Meanwhile, she was still running in thick chunky shoes ‘for support’, and although she didn’t sustain any more stress fractures, she continued to suffer many injuries from over-striding. For example, ITB syndrome (which plagued her for years), bursitis of the hip (nine months off), and Runner’s Knee (eight months off). She was determined to find a way out of this nightmare and she took herself off to yoga, pilates and the gym to strengthen her body and core stability and to improve her posture. Heidi also found that roller therapy (Self Myofascial Release Therapy), which ‘irons out’ the fascia, was great for smoothing out tight ITBs. Unfortunately, although these things were very beneficial, much of the time she was treating her symptoms and getting short term relief without addressing the cause.

Her future looked bleak. She was in a world of pain and if she continued down this track she would have done irreparable damage and sunk further into depression. She just couldn’t get off the ground. Fortunately, her luck changed in one of those chance meetings that transforms your life. Heidi joined Sean Williams’ running group and she met Keith Bateman. Watching him run and eventually learning his methods would lead to her salvation.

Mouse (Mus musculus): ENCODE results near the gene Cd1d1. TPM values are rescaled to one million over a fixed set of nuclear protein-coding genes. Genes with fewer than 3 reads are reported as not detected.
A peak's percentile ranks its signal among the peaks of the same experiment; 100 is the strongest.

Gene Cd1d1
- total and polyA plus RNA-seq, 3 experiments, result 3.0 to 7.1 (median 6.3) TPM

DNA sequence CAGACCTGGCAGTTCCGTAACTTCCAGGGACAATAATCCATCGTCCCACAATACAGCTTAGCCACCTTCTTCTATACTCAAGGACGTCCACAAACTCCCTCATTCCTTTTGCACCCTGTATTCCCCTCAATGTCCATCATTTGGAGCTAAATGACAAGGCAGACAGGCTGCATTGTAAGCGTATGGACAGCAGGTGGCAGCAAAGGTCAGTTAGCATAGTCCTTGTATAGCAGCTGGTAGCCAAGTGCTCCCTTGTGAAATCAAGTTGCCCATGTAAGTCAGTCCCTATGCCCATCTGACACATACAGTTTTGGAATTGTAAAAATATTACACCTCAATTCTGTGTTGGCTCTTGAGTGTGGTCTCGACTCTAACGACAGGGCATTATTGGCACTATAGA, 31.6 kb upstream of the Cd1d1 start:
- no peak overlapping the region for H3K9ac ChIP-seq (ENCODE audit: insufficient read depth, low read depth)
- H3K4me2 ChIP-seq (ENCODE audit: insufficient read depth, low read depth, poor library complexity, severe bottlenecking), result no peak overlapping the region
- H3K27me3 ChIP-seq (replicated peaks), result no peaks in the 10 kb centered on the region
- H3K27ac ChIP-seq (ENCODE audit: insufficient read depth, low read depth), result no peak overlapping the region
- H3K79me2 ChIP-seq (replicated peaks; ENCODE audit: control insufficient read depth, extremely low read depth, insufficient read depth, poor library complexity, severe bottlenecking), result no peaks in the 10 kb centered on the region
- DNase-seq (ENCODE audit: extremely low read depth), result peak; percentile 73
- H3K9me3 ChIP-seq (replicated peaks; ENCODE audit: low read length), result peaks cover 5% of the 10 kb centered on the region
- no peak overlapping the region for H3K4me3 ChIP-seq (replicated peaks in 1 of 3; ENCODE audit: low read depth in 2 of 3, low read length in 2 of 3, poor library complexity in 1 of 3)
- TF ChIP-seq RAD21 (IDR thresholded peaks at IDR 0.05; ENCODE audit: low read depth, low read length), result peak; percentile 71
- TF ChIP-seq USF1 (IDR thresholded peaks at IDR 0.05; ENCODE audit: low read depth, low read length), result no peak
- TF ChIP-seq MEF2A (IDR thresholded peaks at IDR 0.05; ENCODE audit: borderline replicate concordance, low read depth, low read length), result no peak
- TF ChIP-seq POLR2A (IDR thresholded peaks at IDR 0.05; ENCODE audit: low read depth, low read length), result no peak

Keith was lapping her in training and it didn’t sit well. Heidi used to race men as a teenager; it was such fun beating them, but she knew she would never beat this one. He trained barefoot on the grass and in the thinnest shoes on the road. Heidi marvelled at how a (then) fifty-five-year-old man kept getting faster and faster! He wasn’t just a good club runner, he was blowing her own personal best times out of the water!

She had to find out what his secret was and so she enrolled in one of his group technique sessions. At the outset he suggested they remove their shoes and do the session barefoot. He took them through a series of very specific drills which seemed easy at the time but for the next two weeks the muscles in her feet and her calves were so sore she could hardly walk. Heidi wasn’t too sure about this barefoot running and decided to have a one-on-one session with him.

Keith filmed her from the side and she asked him why. He smiled and said, “I wanted to see where your foot lands in relation to your hips.” He drew a line through her image and she could see her foot was landing way in front of her hips. This simple observation was very powerful. As podiatrists, in our biomechanics classes, she was taught to view and assess the patient from the anterior/posterior (front/back) view. There was no mention in her studies about the foot needing to land under the hips. Equally important, there was no mention of how damaging over-striding (landing with the foot too far in front of the hips) really is.

She was taught to control excessive pronation and other ailments by placing a hard thermoplastic device, known as an orthotic, in the running shoe. However, Keith’s approach is radically different. It is so simple yet so effective. It gets to the core of most runners’ problems. He was treating the cause of almost all running-related injuries. He teaches that by landing with your foot under your hips, you reduce excessive pronation and the multitude of injuries related to excessive pronation. Most of the measurements taken in biomechanical assessments then become irrelevant.